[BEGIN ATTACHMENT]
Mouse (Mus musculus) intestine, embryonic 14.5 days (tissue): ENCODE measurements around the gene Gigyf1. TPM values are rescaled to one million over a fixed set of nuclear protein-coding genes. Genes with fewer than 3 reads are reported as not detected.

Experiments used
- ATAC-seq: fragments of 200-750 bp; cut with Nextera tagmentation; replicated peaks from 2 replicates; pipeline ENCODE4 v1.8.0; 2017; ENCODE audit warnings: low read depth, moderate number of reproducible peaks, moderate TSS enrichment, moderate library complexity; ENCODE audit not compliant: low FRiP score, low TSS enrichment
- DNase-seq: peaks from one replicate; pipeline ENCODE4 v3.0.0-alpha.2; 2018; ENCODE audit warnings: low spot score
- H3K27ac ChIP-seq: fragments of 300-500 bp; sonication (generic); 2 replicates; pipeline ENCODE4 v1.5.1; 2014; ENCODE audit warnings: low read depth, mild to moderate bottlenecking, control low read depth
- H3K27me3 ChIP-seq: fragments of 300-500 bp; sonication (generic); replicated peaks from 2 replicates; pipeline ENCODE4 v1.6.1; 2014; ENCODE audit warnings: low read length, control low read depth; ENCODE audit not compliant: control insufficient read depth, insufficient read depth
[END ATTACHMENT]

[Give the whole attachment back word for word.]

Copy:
Mouse (Mus musculus) intestine, embryonic 14.5 days (tissue): ENCODE measurements around the gene Gigyf1. TPM values are rescaled to one million over a fixed set of nuclear protein-coding genes. Genes with fewer than 3 reads are reported as not detected.

Experiments used
- ATAC-seq: fragments of 200-750 bp; cut with Nextera tagmentation; replicated peaks from 2 replicates; pipeline ENCODE4 v1.8.0; 2017; ENCODE audit warnings: low read depth, moderate number of reproducible peaks, moderate TSS enrichment, moderate library complexity; ENCODE audit not compliant: low FRiP score, low TSS enrichment
- DNase-seq: peaks from one replicate; pipeline ENCODE4 v3.0.0-alpha.2; 2018; ENCODE audit warnings: low spot score
- H3K27ac ChIP-seq: fragments of 300-500 bp; sonication (generic); 2 replicates; pipeline ENCODE4 v1.5.1; 2014; ENCODE audit warnings: low read depth, mild to moderate bottlenecking, control low read depth
- H3K27me3 ChIP-seq: fragments of 300-500 bp; sonication (generic); replicated peaks from 2 replicates; pipeline ENCODE4 v1.6.1; 2014; ENCODE audit warnings: low read length, control low read depth; ENCODE audit not compliant: control insufficient read depth, insufficient read depth